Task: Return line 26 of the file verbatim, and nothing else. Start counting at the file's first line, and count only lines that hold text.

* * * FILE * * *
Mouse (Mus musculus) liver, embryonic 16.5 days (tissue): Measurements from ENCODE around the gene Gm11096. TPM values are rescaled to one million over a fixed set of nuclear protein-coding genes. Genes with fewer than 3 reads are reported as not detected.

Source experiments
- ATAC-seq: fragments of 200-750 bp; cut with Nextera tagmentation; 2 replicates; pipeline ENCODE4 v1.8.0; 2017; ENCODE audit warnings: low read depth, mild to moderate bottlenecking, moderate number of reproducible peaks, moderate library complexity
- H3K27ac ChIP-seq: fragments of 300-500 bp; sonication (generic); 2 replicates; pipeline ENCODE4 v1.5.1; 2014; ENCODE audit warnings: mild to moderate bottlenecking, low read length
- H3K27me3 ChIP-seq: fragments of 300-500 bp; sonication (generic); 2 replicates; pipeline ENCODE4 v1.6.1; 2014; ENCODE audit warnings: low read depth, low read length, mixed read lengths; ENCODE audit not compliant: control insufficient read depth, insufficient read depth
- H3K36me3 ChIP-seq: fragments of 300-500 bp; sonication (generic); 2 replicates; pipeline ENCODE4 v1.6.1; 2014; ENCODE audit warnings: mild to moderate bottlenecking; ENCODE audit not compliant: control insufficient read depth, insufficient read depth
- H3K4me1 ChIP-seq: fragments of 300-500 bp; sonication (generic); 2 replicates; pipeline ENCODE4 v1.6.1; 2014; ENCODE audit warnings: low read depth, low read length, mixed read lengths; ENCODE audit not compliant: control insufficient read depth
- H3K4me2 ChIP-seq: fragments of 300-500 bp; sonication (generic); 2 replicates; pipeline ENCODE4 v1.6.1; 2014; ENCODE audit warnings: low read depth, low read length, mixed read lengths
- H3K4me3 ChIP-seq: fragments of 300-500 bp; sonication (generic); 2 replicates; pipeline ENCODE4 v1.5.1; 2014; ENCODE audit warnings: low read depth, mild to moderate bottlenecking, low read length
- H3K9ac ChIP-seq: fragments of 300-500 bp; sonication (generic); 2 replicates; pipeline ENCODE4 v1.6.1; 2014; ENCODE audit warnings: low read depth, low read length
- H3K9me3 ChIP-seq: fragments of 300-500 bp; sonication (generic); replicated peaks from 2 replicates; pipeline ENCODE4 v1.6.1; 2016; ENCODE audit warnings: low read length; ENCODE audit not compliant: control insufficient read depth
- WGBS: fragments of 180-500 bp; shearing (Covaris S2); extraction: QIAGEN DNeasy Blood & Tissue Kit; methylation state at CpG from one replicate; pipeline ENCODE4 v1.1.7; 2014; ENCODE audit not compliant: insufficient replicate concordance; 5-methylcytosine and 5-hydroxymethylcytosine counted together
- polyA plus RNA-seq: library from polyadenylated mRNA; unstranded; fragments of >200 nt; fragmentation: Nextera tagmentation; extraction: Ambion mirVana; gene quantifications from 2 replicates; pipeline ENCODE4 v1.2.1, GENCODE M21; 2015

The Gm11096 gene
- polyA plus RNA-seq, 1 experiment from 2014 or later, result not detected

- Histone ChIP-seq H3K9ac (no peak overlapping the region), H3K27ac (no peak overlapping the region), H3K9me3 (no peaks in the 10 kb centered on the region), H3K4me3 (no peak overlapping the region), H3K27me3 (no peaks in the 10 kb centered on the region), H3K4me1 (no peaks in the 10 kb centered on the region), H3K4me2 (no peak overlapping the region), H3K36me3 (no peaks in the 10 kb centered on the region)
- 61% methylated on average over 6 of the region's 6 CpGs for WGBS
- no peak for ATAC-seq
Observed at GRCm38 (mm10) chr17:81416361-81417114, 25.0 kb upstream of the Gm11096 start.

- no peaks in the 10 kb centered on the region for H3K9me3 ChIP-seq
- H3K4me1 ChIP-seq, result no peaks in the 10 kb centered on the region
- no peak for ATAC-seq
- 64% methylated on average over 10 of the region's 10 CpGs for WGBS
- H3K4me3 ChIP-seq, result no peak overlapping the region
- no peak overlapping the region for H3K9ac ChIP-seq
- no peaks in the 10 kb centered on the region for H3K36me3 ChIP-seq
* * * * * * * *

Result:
- no peaks in the 10 kb centered on the region for H3K36me3 ChIP-seq